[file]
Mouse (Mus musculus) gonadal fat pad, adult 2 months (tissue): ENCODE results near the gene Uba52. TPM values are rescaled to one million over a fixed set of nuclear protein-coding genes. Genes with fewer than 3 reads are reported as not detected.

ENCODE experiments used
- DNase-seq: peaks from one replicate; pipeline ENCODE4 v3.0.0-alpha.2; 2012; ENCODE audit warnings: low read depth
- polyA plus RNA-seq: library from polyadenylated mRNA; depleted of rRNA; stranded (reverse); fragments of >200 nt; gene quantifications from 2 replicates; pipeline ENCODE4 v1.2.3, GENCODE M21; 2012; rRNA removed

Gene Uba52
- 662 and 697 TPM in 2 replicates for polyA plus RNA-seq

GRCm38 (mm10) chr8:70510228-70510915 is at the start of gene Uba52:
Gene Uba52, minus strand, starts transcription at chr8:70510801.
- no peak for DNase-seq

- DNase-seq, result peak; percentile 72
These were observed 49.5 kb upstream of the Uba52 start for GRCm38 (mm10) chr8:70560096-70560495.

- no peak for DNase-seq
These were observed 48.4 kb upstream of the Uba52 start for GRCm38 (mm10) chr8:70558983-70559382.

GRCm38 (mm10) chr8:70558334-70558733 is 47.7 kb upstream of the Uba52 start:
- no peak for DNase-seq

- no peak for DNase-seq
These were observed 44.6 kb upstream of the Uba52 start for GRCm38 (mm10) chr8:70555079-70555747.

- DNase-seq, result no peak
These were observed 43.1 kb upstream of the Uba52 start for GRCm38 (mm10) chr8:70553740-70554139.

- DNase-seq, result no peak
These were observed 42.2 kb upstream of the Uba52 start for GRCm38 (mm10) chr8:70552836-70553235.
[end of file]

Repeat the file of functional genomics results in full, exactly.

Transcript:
Mouse (Mus musculus) gonadal fat pad, adult 2 months (tissue): ENCODE results near the gene Uba52. TPM values are rescaled to one million over a fixed set of nuclear protein-coding genes. Genes with fewer than 3 reads are reported as not detected.

ENCODE experiments used
- DNase-seq: peaks from one replicate; pipeline ENCODE4 v3.0.0-alpha.2; 2012; ENCODE audit warnings: low read depth
- polyA plus RNA-seq: library from polyadenylated mRNA; depleted of rRNA; stranded (reverse); fragments of >200 nt; gene quantifications from 2 replicates; pipeline ENCODE4 v1.2.3, GENCODE M21; 2012; rRNA removed

Gene Uba52
- 662 and 697 TPM in 2 replicates for polyA plus RNA-seq

GRCm38 (mm10) chr8:70510228-70510915 is at the start of gene Uba52:
Gene Uba52, minus strand, starts transcription at chr8:70510801.
- no peak for DNase-seq

- DNase-seq, result peak; percentile 72
These were observed 49.5 kb upstream of the Uba52 start for GRCm38 (mm10) chr8:70560096-70560495.

- no peak for DNase-seq
These were observed 48.4 kb upstream of the Uba52 start for GRCm38 (mm10) chr8:70558983-70559382.

GRCm38 (mm10) chr8:70558334-70558733 is 47.7 kb upstream of the Uba52 start:
- no peak for DNase-seq

- no peak for DNase-seq
These were observed 44.6 kb upstream of the Uba52 start for GRCm38 (mm10) chr8:70555079-70555747.

- DNase-seq, result no peak
These were observed 43.1 kb upstream of the Uba52 start for GRCm38 (mm10) chr8:70553740-70554139.

- DNase-seq, result no peak
These were observed 42.2 kb upstream of the Uba52 start for GRCm38 (mm10) chr8:70552836-70553235.